I once dated a Jewish man from Iraq who, at the age of 25, had promised his dying father that he would take care of his then 45-year-old mother for the rest of her life. He took this oath very seriously. He loved his mother dearly, though, with her demanding nature and prickly personality, he often found her a trial. Worse, her aggressive rudeness toward every girlfriend he ever had posed a real challenge to his romantic life. His married sister offered many times to take the mother in but the mother  always insisted "My place is with my son because he promised." That promise cost him any chance of marrying. He was 83 -- and his mother was 103 -- when she died. 

When we were dating, more than 40 years before that, I would ask him why he was letting his mother determine the course of his life and he would reply "I made a promise. I know better than anyone how impossible she is. She is, without a doubt, the most selfish woman alive. But in my culture, we don't dispose of our older people just because they are inconvenient or hard to live with even if caring for them makes our own lives worse." 

He is now 85, in poor health, and alone, never having been married or having the children he once dreamed of raising with love from babyhood to gloriously independent adulthood.

There was Ana Maria, an injured factory worker who was a patient of mine when I was on the staff of a Worker's Comp clinic. She had been starting medical school in her home country when her mother, who lived in the United States, had a minor stroke and sent for her, contending that it was her duty to care for her. Ana came immediately to care for her mother, whose disability was slight,  whose general health was quite robust but whose emotional neediness was overwhelming. 

Every time Ana would mention going back to medical school, her mother would protest "But I need you!!" So Ana gave up that dream and stayed, eventually marrying a man who was initially charming and eventually abusive. Finding herself a single mother of two after he left her for another woman and, with no work history in the U.S., Ana felt lucky to get a factory job. After she suffered a work-related arm injury requiring surgery, I began to see her for supportive counseling.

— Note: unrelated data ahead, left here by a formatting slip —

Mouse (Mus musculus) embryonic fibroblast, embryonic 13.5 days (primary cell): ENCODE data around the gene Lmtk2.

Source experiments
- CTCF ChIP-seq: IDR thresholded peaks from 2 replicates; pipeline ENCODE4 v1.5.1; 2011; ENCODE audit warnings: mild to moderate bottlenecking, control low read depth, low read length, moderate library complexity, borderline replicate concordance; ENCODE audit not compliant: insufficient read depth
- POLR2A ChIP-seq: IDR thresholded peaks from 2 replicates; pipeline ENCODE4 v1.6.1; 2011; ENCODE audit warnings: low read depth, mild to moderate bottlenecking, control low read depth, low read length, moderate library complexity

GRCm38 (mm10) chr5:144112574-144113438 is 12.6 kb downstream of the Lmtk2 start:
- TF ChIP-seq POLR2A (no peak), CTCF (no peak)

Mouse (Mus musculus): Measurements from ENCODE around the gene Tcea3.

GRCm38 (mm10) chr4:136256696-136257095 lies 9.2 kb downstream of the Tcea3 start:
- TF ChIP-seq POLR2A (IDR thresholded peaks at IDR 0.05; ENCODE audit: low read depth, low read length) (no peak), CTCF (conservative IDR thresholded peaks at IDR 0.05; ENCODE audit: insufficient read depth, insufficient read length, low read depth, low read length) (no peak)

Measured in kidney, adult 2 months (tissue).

Her feelings were a mix of angry regrets and loving commitments. "I am angry that my mother demanded I give up a life I had worked so hard to achieve and I'm mad at me for relinquishing it all," she said. "On the other hand, my kids mean the world to me. If I had stayed in Mexico, I wouldn't have had them. And if I had stayed in school though my mother needed me, I would have felt bad about myself. I chose to come here and care for her. But overall? I think my mother expected too much even though caring for family is a big part of our culture."

Even keeping cultural considerations in mind, these are scenarios I'm sure many of us would not want for our adult children, believing that there are ways to show love and support without sacrificing one's own life and dreams.

How does one begin to envision an unknown future?

To envision the future, look to the past: What is your family history? Is there a pattern of early-onset dementia? Or have one or more generations suffered from Alzheimers? Has cancer taken a toll on your family? While it's impossible to predict your own health future, if there are certain trends in your family, it can help to imagine yourself in such a scenario and devise a plan for the future that assures good care while demanding as little as possible of your adult children. In the past, especially when women did not work outside the home, full-time caregiving by an adult daughter or daughter-in-law was more common. That may no longer be a realistic expectation.